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Bank reimburses 300,000 customers
Thousands of Ulster Bank customers were unable to withdraw their cash after IT maintenance caused major problems
Ulster Bank has paid more than £18 million to almost 300,000 Northern Ireland customers hit by IT problems over the summer.
Thousands were unable to withdraw cash or access their accounts for weeks after maintenance on the system caused computer problems on June 19.
Half those paid received £20 after they had to call into a branch to get cash. The rest had account management fees waived for three months, redressed for lost interest and reimbursed out of pocket expenses, Ulster Bank chief executive Jim Brown said.
"It is true that the incident was a major disaster, there is no doubt about that," he said.
Bank executives apologised for the length of time the crisis lasted, when other members of the Royal Bank of Scotland (RBS) banking group resolved the same issue within days. Top executives offered to forfeit their bonuses and thousands of customers have left the bank since the crisis.
Mr Brown told a joint meeting of Stormont's Finance and Enterprise, Trade and Investment Committee: "It is also clear we had issues with the contingency plan relating to our systems operating as they should have, because our systems were down and could not process transactions for quite a few days."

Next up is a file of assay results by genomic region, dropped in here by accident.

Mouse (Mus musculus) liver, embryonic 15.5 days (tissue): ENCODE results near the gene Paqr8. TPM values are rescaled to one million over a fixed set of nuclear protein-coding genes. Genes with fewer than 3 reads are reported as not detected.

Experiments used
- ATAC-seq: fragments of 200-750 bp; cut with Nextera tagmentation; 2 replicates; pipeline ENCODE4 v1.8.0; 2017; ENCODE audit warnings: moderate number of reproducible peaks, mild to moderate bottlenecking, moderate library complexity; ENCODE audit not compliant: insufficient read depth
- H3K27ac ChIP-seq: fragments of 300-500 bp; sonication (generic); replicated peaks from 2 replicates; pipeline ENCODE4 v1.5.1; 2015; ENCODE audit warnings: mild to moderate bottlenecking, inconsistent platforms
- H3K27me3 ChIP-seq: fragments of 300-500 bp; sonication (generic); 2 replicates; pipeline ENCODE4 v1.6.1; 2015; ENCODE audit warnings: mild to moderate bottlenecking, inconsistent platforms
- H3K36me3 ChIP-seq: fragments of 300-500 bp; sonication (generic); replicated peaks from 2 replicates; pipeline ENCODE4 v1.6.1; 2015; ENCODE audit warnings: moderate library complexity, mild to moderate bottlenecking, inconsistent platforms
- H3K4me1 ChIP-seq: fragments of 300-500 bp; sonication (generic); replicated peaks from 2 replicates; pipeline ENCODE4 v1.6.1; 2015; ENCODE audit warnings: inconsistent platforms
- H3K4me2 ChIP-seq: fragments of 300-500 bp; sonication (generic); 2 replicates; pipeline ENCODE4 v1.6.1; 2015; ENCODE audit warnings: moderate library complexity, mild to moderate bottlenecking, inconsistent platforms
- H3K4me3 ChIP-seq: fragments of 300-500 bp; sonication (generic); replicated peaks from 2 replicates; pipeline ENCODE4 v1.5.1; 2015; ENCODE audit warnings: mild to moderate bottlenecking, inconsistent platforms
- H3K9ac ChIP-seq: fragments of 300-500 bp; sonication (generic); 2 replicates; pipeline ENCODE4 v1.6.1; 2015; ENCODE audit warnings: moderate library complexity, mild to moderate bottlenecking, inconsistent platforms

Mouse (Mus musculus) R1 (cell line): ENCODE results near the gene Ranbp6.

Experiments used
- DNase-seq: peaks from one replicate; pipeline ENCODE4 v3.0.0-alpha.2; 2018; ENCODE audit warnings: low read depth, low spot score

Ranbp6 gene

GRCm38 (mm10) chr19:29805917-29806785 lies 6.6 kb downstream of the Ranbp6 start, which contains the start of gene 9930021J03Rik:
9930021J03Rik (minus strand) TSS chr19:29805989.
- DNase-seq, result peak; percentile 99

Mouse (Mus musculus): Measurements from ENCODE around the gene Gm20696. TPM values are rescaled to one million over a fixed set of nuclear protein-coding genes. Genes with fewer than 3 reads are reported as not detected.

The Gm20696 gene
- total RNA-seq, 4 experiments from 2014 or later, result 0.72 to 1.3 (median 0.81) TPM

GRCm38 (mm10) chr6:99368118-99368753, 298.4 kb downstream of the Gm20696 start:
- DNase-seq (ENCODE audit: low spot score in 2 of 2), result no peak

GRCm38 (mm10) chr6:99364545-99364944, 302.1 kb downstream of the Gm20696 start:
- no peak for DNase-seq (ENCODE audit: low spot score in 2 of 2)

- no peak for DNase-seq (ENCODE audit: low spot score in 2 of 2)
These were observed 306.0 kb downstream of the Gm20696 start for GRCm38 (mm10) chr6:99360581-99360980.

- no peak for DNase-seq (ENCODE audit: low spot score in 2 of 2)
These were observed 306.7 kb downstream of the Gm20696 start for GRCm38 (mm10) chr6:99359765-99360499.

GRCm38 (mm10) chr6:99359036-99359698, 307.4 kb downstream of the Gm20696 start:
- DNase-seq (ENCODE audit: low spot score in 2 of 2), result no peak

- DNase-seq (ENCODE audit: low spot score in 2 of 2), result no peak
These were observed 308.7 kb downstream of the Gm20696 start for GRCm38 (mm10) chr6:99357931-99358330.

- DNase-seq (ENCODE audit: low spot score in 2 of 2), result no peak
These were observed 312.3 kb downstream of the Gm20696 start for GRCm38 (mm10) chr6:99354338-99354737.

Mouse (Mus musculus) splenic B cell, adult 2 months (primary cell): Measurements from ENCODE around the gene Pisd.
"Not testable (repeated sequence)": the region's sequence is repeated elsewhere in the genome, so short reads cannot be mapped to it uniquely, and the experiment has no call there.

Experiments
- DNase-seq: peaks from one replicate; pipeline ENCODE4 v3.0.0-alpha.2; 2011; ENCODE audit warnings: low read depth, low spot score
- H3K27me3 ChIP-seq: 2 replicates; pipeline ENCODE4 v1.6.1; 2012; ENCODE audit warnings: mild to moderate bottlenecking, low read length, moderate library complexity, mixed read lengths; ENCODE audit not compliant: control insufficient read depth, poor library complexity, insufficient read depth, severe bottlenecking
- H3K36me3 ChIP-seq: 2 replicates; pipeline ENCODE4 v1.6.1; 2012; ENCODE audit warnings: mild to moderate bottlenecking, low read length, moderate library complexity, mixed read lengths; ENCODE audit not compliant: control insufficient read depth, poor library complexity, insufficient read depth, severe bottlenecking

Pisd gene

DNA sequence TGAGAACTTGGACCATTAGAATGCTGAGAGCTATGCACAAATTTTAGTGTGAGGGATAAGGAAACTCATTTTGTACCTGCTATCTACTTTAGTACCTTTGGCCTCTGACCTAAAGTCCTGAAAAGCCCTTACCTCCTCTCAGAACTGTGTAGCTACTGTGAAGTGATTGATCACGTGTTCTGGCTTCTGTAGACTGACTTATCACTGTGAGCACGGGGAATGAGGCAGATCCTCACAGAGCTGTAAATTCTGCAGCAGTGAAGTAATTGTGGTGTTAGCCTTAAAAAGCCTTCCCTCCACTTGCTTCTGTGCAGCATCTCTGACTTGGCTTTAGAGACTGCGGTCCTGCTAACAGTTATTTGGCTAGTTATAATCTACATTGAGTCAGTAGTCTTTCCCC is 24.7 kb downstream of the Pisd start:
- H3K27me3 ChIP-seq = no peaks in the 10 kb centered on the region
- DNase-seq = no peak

Ulster Bank was quickly able to extend branch opening hours and bring extra staff into its call centre, he said. Customers received £20 in compensation if they visited the bank between June 19 and July 18 and made a transaction.
The bank also said it will reimburse all "reasonable out-of-pocket expenses" resulting from the major disruption. It has since been criticised by politicians, business leaders and consumer bodies for initiating only a reimbursement scheme rather than offering any wider compensation.
Mr Brown said all customers are being returned to the financial position they would have been in had the incident not happened and are receiving fair redress for inconvenience caused. He apologised unreservedly to all those affected.
The bank said it has revised key processes to take into account the impact on customers and strengthened testing procedures, as well as introduced additional monitoring during processing of the day's payments. The Financial Services Authority is conducting an independent investigation and has interviewed senior Ulster Bank staff.
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